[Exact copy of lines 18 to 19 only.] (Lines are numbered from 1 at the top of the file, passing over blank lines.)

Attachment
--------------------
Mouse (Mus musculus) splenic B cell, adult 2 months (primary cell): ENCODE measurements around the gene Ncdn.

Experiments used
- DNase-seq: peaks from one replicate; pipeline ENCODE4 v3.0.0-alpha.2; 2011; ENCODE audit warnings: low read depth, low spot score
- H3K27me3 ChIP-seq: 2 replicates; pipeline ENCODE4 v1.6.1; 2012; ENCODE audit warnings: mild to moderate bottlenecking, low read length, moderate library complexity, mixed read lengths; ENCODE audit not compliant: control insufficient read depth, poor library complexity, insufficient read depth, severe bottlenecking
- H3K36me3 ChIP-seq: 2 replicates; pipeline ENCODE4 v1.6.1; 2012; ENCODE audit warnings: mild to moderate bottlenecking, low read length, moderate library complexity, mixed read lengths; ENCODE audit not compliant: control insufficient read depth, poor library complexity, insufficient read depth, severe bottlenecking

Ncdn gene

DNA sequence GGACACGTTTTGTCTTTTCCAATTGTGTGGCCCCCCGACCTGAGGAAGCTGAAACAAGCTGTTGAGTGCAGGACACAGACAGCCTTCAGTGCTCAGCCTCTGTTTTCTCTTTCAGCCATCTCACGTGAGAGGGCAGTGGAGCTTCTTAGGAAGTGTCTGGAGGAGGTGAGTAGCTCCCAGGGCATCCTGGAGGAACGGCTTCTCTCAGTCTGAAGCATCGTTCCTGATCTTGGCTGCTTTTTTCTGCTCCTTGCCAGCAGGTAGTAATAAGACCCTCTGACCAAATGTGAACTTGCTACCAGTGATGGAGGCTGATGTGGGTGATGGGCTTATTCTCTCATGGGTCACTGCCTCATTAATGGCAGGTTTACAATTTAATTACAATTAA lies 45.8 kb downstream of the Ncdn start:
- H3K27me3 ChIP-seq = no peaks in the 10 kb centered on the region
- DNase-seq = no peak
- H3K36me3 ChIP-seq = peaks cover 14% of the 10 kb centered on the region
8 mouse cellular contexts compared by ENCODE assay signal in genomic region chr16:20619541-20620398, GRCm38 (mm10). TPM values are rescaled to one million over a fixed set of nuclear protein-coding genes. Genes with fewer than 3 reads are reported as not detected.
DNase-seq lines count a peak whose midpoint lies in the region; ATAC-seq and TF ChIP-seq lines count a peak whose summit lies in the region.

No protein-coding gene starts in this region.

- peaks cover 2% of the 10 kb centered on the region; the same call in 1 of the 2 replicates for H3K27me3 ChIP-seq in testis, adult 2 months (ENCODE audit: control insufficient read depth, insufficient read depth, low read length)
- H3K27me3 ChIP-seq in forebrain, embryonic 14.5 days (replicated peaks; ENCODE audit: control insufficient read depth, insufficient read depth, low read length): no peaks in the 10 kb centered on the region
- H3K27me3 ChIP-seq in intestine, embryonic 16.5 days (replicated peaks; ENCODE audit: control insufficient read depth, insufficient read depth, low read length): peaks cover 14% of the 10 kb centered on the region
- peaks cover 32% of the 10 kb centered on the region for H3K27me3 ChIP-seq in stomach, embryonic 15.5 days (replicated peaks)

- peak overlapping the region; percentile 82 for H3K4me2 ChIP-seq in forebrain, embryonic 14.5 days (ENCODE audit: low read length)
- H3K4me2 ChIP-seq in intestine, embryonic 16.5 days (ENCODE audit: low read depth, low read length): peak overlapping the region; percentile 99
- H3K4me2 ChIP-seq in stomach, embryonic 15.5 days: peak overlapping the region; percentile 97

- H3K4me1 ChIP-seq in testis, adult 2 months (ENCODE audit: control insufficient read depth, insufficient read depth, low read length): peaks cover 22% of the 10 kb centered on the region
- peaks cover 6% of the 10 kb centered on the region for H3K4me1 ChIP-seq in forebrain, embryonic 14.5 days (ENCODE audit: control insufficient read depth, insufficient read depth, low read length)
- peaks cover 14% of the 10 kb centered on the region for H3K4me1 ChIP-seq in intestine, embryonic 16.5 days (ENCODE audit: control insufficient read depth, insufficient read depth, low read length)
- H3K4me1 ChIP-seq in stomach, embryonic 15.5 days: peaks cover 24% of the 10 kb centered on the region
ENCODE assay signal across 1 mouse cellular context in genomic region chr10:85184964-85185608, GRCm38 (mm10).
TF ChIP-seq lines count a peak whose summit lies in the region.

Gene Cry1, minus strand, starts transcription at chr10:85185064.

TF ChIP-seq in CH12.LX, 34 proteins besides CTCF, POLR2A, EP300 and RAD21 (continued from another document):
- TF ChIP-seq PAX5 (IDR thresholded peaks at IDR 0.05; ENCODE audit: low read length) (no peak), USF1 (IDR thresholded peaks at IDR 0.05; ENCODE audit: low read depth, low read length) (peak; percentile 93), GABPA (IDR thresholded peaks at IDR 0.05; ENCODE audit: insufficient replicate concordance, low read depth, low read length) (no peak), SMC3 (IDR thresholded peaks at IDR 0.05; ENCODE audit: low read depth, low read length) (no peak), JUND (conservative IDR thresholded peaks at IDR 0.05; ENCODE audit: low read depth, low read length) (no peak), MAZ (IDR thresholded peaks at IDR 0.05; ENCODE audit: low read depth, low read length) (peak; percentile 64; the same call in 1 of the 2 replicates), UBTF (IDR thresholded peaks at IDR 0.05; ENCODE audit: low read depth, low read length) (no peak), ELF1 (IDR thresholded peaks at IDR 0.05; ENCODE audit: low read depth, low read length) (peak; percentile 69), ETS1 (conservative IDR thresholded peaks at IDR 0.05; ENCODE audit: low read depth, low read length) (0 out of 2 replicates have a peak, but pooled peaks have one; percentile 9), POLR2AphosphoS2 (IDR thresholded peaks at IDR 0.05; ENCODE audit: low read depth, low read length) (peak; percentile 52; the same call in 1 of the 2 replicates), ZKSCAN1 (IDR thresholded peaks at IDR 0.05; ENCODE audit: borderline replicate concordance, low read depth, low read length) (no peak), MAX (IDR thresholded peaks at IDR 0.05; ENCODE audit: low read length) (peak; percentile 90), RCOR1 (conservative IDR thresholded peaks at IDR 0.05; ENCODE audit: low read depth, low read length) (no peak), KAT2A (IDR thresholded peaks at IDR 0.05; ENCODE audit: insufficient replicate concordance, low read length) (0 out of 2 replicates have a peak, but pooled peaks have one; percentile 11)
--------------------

- peak overlapping the region; percentile 82 for H3K4me2 ChIP-seq in forebrain, embryonic 14.5 days (ENCODE audit: low read length)
- H3K4me2 ChIP-seq in intestine, embryonic 16.5 days (ENCODE audit: low read depth, low read length): peak overlapping the region; percentile 99